Never mind blue stated and red states. For Colin Woodard, author and reporter at the Portland Press Herald, it’s all about the US’ 11 separate nation-states.
What are these 11 states, you ask? Simple. Woodard describes each in the Fall 2013 issue of Tufts Magazine.
In the article titled Up in Arms: The battle lines of today's debates over gun control, stand-your-ground laws, and other violence-related issues were drawn centuries ago by America’s early settlers, Woodard divides the country into distinct areas based on the notion that “There’s never been an America, but rather several Americas—each a distinct nation. There are eleven nations today. Each looks at violence, as well as everything else, in its own way.”
So how does New Mexico fare?
It’s equal parts “Far West,” “El Norte” and a dash of “Greater Appalachia.”
Woodard explains the distinct regions:
THE FAR WEST
The other “second-generation” nation, the Far West occupies the one part of the continent shaped more by environmental factors than ethnographic ones. High, dry, and remote, the Far West stopped migrating easterners in their tracks, and most of it could be made habitable only with the deployment of vast industrial resources: railroads, heavy mining equipment, ore smelters, dams, and irrigation systems. As a result, settlement was largely directed by corporations headquartered in distant New York, Boston, Chicago, or San Francisco, or by the federal government, which controlled much of the land. The Far West’s people are often resentful of their dependent status, feeling that they have been exploited as an internal colony for the benefit of the seaboard nations. Their senators led the fight against trusts in the mid-twentieth century. Of late, Far Westerners have focused their anger on the federal government, rather than their corporate masters.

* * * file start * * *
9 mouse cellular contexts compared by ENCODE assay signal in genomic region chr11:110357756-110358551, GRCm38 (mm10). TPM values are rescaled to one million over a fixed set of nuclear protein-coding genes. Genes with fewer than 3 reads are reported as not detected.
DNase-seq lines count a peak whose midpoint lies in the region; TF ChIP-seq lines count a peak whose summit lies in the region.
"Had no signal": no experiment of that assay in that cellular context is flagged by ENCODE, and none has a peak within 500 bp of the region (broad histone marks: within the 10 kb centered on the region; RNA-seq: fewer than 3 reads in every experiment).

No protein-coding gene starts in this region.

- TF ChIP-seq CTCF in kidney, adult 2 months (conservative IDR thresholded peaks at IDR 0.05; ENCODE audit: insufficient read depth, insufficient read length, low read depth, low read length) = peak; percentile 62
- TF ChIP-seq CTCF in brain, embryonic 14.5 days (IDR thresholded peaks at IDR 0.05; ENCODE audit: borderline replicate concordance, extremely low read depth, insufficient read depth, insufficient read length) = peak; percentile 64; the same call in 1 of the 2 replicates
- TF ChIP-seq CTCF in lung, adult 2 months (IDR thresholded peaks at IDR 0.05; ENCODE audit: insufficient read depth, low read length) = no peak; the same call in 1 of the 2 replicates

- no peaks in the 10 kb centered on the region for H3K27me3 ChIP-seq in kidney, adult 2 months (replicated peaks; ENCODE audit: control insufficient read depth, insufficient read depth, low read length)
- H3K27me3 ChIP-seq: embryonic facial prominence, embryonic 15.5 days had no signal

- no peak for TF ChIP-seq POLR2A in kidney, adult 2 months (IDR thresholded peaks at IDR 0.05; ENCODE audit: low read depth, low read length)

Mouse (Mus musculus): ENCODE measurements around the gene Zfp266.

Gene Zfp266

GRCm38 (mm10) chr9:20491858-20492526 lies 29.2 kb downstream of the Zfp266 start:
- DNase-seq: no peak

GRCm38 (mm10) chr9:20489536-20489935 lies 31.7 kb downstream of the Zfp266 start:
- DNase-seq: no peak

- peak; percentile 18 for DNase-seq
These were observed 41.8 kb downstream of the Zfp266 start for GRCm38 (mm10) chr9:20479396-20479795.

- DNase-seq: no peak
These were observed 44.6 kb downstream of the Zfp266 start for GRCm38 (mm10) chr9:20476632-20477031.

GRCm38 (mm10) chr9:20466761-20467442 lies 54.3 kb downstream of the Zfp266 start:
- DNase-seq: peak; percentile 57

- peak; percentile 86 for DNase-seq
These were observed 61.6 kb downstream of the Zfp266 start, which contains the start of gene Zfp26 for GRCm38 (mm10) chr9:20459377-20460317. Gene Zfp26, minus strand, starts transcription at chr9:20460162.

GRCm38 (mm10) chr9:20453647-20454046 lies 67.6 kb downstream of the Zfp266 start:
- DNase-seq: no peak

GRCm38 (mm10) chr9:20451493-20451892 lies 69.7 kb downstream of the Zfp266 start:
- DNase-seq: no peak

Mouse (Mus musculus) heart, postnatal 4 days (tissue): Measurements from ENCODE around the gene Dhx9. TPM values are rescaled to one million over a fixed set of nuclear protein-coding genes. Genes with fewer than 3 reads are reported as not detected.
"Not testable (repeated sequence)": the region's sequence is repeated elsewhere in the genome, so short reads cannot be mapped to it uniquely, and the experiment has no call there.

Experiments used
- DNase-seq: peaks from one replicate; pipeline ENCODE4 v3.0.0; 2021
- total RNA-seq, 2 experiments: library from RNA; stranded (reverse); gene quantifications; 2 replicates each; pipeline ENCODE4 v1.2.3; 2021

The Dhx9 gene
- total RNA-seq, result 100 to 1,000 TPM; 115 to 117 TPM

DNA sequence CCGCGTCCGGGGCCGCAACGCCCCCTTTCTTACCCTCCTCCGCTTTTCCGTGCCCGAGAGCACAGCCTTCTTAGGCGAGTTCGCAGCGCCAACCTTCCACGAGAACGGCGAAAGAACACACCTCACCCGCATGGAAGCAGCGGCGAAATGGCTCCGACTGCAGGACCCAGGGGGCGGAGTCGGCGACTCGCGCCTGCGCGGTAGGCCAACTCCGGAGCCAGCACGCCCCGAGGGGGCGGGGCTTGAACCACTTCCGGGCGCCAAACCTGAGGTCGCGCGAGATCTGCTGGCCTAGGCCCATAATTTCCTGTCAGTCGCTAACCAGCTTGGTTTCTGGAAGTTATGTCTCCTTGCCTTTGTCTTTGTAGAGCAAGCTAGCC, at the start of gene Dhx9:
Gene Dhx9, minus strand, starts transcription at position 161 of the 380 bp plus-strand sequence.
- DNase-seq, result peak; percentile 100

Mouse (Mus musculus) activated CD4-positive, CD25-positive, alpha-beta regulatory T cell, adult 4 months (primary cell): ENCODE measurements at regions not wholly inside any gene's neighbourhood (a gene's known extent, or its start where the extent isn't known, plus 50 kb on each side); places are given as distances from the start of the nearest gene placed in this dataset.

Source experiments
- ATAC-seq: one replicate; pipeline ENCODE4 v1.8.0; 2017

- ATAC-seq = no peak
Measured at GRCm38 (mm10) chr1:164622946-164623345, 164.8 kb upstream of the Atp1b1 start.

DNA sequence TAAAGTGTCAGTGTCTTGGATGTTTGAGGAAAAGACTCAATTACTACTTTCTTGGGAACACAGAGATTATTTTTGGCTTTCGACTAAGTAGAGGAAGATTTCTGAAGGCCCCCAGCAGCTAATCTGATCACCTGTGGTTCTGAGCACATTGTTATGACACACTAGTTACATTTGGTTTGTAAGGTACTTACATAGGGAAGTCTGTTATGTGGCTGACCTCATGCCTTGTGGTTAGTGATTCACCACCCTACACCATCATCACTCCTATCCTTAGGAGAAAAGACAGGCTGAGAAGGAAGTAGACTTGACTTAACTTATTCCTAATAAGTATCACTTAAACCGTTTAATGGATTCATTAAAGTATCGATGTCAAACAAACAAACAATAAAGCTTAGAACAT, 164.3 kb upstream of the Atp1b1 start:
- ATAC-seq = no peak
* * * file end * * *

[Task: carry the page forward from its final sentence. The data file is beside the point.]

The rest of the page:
The oldest of the American nations, El Norte consists of the borderlands of the Spanish American empire, which were so far from the seats of power in Mexico City and Madrid that they evolved their own characteristics. Most Americans are aware of El Norte as a place apart, where Hispanic language, culture, and societal norms dominate. But few realize that among Mexicans, norteños have a reputation for being exceptionally independent, self-sufficient, adaptable, and focused on work. Long a hotbed of democratic reform and revolutionary settlement, the region encompasses parts of Mexico that have tried to secede in order to form independent buffer states between their mother country and the United States.
Founded in the early eighteenth century by wave upon wave of settlers from the war-ravaged borderlands of Northern Ireland, northern England, and the Scottish lowlands, Appalachia has been lampooned by writers and screenwriters as the home of hillbillies and rednecks. It transplanted a culture formed in a state of near constant danger and upheaval, characterized by a warrior ethic and a commitment to personal sovereignty and individual liberty. Intensely suspicious of lowland aristocrats and Yankee social engineers alike, Greater Appalachia has shifted alliances depending on who appeared to be the greatest threat to their freedom. It was with the Union in the Civil War. Since Reconstruction, and especially since the upheavals of the 1960s, it has joined with Deep South to counter federal overrides of local preference.
Look on the bright side. At least we’re not a part of New France.